Is The FEDVIP More Adaptable Than The FEHB?

Even without the possibility to fill in any gaps in Federal Employees Health Benefits (FEHB) health insurance coverage, the Federal Employees Dental and Vision Insurance Program (FEDVIP) has some unique features that late-career workers and retirees may find interesting.

For instance, irrespective of their qualification for FEHB, all annuitants are qualified for FEDVIP. This is advantageous to retirees who, for some reason, are not eligible for FEHB, including those who did not yet have FEHB for the five years before retirement, those who ceased FEHB after retiring, and those who took discontinued service retirement, which disqualified them from FEHB. 

People are not required to have been enrolled in the FEDVIP for five years before retaining enrollment in retirement. There is also no service needed as with FEHB and FEGLI.

Annuitants cannot pay the premiums with pre-tax funds, while active employees can. As a result, FEDVIP is more expensive after retirement than during active service, similar to how FEHB increases in cost.

It’s essential to keep in mind how the two programs are connected. The OPM has selected several health insurance companies that provide FEDVIP benefits, some of which are associated with or related to FEHB carriers. The employee does not have to choose an eye or dental plan provided by an FEHB provider in which they are enrolled.

As secondary payors under the scheme, carriers are in charge of coordinating benefits with the FEHB plans that will offer the main benefits. 

For instance, the FEDVIP carrier will pay the rest of $75 at whichever rate it pays if a procedure costs $100, and the FEHB plan covers $25 of that amount. In general, if a service is not in either network, officials urge consumers in that position to use the in-network provider of the FEHB plan.

An eligible employee can register inside a benefits plan offering self-only coverage, self-coverage, family coverage, or self-coverage plus one (the “one” must be a person who would be qualified for coverage under the FEHB, such as a young person of a parent).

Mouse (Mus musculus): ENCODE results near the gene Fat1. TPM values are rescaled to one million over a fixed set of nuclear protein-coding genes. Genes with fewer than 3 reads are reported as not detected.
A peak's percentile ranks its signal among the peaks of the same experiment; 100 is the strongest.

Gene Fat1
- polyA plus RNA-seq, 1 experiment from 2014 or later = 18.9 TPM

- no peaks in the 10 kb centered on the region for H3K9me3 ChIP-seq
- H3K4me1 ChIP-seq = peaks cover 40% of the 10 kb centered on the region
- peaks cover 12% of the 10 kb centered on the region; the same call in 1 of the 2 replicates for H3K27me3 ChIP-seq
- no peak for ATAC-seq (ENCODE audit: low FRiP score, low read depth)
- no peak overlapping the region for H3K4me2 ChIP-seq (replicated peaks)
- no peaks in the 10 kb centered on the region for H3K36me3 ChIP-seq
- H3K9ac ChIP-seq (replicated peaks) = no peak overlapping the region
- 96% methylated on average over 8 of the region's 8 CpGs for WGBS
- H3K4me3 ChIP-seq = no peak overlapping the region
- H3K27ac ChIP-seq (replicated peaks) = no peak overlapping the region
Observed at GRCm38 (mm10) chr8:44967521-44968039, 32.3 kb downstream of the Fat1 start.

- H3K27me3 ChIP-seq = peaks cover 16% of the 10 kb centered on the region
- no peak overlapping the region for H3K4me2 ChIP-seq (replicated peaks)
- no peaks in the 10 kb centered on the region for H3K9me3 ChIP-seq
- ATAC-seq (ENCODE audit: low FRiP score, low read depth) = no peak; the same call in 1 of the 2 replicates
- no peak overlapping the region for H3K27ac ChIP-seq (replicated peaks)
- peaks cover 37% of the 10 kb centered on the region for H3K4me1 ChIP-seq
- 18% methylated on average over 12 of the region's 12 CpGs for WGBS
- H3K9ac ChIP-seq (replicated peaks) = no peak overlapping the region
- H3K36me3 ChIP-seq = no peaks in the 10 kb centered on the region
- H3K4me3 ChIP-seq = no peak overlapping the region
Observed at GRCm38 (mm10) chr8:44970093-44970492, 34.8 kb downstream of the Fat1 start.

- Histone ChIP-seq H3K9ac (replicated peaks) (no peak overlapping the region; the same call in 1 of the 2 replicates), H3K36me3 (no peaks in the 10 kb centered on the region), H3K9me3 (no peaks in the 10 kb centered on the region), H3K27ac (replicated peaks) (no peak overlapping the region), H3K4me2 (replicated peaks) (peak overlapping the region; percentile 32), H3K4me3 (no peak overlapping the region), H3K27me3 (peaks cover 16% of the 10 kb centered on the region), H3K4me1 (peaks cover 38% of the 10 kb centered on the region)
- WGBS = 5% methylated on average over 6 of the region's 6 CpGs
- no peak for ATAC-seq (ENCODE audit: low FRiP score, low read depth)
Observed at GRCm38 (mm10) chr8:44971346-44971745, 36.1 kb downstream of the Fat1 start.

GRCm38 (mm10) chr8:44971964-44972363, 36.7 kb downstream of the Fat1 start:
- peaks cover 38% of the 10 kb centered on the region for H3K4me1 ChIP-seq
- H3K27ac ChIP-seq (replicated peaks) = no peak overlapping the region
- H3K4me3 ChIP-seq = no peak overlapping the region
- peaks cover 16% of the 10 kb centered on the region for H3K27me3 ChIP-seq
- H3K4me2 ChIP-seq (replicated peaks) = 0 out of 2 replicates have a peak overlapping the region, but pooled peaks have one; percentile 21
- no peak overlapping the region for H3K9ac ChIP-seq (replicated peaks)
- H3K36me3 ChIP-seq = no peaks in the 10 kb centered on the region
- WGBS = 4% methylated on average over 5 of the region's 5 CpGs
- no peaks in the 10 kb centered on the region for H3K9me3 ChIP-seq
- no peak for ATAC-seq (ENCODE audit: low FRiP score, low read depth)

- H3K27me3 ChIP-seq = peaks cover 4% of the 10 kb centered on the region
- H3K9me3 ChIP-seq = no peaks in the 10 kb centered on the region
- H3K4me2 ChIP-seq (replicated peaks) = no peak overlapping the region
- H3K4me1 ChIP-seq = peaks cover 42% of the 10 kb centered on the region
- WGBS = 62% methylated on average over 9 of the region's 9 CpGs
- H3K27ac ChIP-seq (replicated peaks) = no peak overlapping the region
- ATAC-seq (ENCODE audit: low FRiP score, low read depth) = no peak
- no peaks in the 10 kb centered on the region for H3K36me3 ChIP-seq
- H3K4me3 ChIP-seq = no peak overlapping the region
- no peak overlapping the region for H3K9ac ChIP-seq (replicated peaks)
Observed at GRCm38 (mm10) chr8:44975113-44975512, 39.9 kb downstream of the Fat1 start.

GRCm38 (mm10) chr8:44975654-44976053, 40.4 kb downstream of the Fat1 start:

Older employees, couples, and annuitants, who mostly don’t have children that qualify for FEHB family coverage, may be particularly interested in this provision. Both can be insured at the self-only rate, which is less expensive than the family rate, rather than purchasing dental and/or vision care at family rates for both themselves and their wives.

Similarities between the FEHB and FEDVIP programs

• Those who qualify may enroll at any time during a regular enrollment period or at the first available opportunity.

• Pre-existing conditions are not excluded.

• At-life events like marriage, the birth or adoption of a child, or enrollment changes are permitted.

• Employees, but not retirees, can pay their premiums before taxes (in fact, they must).

As opposed to the FEHB program, in the FEDVIP:

• Enrollees are responsible for paying the entire premium cost.

• There is no “five-year” requirement to qualify as a retiree.

• Children must be unmarried and also dependent on the enrollee, and coverage is only available until age 22 (not age 26).

• Employees who get an immediate annuity upon retirement may enroll in the program following their retirement and enter and exit the program as they like.

Notably, there is an exception to the age restriction for children who are disabled before the age that would otherwise be applicable under both FEDVIP and FEHB.

Contact Information:
Email: rick@andrikfinancial.com
Phone: 9568933225

Bio:
Rick Viader is a Federal Retirement Consultant that uses proven strategies to help federal employees achieve their financial goals and make sure they receive all the benefits they worked so hard to achieve.

In helping federal employees, Rick has seen the need to offer retirement plan coaching where Human Resources departments either could not or were not able to assist. For almost 14 years, Rick has specialized in using federal government benefits and retirement systems to maximize retirement incomes.

His goals are to guide federal employees to achieve their financial goals while maximizing their retirement incomes.

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